The final two examples shown in Table 1 reflect the insertion of a quantization parameter corresponding to twenty (20) bits into the parent node. As discussed above, the addition of the quantization parameter in the parent node results in that quantization value being used in the child node, unless a new quantization parameter is inserted in the child node.

In Example 3, the parent node has a quantization parameter of twenty (20) bits and the child has a quantization parameter of sixteen (16) bits inserted into the VRML file. The addition of the quantization parameter into the child node will minimize the cost associated with quantization of the three values in the child node, because only sixteen (16) bits are required to adequately represent each value of the child node. Without inserting the quantization parameter into the child node, the parent node quantization parameter value of twenty (20) bits would be used to represent each value of the child node. However, there is a cost associated with inserting the quantization parameter in the child node, corresponding to an additional twenty-four (24) bits being added to the BIFS file to represent the quantization parameter. In Example 3, the cost associated with quantizing the three values in the child node is forty-eight (48) bits (3 values x 16 bits/value). The total cost of Example 2 is seventy-two (72) bits, twenty- four (24) bits to represent the addition of the quantization parameter plus forty-eight (48) bits to represent the three values.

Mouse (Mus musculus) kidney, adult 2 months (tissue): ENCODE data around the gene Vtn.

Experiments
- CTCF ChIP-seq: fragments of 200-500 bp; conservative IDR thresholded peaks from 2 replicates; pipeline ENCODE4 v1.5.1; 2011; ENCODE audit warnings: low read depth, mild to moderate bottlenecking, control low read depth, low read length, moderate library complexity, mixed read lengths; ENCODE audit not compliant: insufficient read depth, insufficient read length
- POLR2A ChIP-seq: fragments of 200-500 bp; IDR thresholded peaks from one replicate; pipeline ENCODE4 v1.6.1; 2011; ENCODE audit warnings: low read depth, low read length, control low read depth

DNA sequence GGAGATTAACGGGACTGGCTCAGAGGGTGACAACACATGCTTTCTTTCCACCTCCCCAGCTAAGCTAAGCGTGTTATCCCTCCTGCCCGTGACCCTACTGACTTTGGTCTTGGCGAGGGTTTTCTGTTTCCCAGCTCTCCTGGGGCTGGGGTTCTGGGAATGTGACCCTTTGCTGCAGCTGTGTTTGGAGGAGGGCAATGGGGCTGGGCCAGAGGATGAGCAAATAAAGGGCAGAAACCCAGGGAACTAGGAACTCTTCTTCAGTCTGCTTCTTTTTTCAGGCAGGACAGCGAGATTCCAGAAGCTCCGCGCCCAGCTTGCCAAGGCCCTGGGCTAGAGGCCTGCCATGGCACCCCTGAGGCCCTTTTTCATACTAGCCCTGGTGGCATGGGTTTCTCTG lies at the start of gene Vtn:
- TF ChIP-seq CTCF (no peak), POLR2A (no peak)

In Example 4, the parent node again has a quantization parameter of twenty (20) bits. But in this example, the child quantization parameter has been subsumed into the parent quantization parameter. Thus there is no quantization parameter added to the node and there is no longer a cost for adding a quantization parameter associated with the child node. The cost of quantizing the three values in the child node is sixty (60) bits (3 values x 20 bits/value), because the parent quantization parameter of twenty (20) bits is used. The total cost associated with Example 3 is sixty (60) bits. Example 2 in Table 1 illustrates how use of quantization parameters in children nodes can lead to a reduced total cost when compared to using default values. However, as illustrated in Examples 3 and 4 in Table 1, the cost of inserting a quantization parameter to achieve a minimum acceptable representation in a child node may not always minimize the total cost. As illustrated in Example 4 of Table 1 , in some situations the total cost can be reduced if the child quantization parameter is subsumed into the parent quantization parameter, so that the parent node quantization parameter is used for the child node, even though the number of bits used for quantization of the values in the child node is not minimized

Quantization parameters are also used to encode animation data. The animation data, or frames, may be encoded into a sequence of Intra frames and Predictive frames. An Intra frame establishes quantization parameters used for subsequent Predictive frames. To establish the quantization parameters, a range of data parameters, and a distortion level, may be received, from a user. The quantization parameters are set corresponding to the range and distortion level in a first Intra frame. The quantization parameters are used in subsequent Predictive frames until the data parameters are out of the range. When the data parameters are out of range another Intra frame is sent to establish new quantization parameters. In addition, the range of data parameters and distortion level being received may also be preset values, or calculated in response to the type of parameter being represented .Pro cesing